Villages across Oman have their different ways of celebrating the 52nd Oman National Day. On November 18, thousands of citizens took to the streets to express their pride and joy as the country marked another milestone.
Celebrations in Oman usually do not end after November 18 is over. In the coastal village of Yiti, the villagers in the surrounding area gathered for a celebration passing on to the children the important message of taking pride in the country’s accomplishments.
Attended by hundreds of kids accompanied by their parents, and in cases of others, the whole clan, the event was a demonstration that despite the fast developments happening within their locality, the villagers of Yiti still treasure their culture and traditions.
Starting at 4pm and organised by key members of the community, a public space was converted into an event place right at the heart of one of Yiti’s villages.
The celebration would see the villagers putting up temporary stalls to sell toys, food, and other household items while the walls and stage were decorated with flags, Oman colours as well as massive photos of the two Sultans — the late His Majesty Sultan Qaboos and His Majesty Sultan Haitham.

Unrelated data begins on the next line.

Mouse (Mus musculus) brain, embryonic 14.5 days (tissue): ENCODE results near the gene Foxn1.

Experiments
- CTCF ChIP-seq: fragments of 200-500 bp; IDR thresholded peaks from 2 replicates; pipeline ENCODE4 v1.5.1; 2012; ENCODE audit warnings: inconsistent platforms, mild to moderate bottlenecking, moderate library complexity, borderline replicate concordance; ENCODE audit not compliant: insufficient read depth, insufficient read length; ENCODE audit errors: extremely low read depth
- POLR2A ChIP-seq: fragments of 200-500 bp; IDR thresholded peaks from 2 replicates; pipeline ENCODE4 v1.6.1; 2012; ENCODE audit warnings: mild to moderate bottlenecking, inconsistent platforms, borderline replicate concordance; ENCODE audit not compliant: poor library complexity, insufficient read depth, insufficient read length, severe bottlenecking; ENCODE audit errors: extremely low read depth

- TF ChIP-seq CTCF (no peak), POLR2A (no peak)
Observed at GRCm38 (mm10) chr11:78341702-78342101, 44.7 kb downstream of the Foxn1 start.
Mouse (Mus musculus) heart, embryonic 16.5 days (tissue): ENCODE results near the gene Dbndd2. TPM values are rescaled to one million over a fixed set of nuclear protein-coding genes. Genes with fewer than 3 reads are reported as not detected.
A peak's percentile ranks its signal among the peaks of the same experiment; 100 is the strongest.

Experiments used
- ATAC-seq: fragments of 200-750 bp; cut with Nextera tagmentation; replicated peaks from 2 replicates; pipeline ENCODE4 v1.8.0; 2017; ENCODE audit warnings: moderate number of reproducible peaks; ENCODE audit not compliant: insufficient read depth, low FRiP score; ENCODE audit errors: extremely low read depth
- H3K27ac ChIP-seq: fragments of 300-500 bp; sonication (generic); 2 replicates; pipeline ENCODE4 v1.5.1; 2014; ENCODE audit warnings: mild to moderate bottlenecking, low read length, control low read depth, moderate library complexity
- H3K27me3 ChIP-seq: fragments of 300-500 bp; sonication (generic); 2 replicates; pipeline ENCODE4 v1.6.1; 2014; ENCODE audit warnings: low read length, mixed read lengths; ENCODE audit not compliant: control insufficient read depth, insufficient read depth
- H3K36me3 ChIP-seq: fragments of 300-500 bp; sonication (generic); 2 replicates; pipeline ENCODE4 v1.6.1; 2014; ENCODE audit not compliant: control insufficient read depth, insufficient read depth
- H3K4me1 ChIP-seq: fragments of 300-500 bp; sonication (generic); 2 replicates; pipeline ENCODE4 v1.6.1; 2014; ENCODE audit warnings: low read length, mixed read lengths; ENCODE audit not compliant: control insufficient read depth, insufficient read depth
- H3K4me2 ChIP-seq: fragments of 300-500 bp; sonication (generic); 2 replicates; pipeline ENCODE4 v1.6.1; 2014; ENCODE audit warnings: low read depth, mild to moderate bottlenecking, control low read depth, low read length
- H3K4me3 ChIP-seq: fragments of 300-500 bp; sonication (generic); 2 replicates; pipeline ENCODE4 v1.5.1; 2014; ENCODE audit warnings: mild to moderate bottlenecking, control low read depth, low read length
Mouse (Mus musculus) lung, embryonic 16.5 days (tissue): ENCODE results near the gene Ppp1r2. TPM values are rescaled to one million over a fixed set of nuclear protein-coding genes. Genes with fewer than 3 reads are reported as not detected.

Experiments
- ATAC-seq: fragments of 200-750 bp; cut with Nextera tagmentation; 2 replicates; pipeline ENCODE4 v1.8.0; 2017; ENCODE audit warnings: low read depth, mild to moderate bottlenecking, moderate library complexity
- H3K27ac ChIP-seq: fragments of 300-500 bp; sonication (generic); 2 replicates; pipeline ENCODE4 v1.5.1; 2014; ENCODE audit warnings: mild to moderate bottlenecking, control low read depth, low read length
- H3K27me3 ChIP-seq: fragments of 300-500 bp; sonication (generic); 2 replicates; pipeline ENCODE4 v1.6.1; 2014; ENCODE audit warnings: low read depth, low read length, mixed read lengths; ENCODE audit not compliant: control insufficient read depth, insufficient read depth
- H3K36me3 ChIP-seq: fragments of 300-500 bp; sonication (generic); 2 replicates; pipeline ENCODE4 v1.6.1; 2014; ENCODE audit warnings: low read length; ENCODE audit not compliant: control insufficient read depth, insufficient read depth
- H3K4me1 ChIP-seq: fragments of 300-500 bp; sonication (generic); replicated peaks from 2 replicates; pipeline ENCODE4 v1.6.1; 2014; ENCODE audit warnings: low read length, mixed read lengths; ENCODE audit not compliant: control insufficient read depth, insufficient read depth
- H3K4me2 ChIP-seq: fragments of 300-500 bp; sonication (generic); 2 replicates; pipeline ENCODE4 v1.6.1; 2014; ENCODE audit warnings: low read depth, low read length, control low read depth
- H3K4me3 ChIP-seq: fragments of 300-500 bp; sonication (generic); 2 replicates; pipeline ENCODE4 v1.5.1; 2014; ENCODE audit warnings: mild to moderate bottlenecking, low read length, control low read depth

The event officially kicked off with the men of the villages, accompanied by drums, did a parade through the streets heading towards the venue while chanting their poem of pride.
The rest of the evening will see a cultural show where the kids from different villages performed different songs and dances.
For the said event, a local shared that by organising such an event on a special occasion they will be able to bring the whole community together and pass on the spirit of community and cooperation to the next generation.
“The kids are an important part of our country. By passing to them our culture and tradition, we can make sure that these practises survivethrough the years,” a local from the Al Jaabri clan shared.
For the said occasion, both adults and children were in their full traditional Omani attires the men donning the finest dishdasha with their ceremonial khanjars and musar while the ladies were donning their traditional dishdasha and sharwal accompanied by colourful waqaya on top of gold and silver adornments.
Traditional food was also sold in some of the stalls at the souq area while kahwa and halwa were shared among different villagers — a big part of the Omani tradition and hospitality.
Seeing the success of the event, the organisers said that they will try to create more cultural events to also allow other residents to visit and see their traditions.
The villagers said that they are looking forward to having another event in December creating something that everyone can look forward to.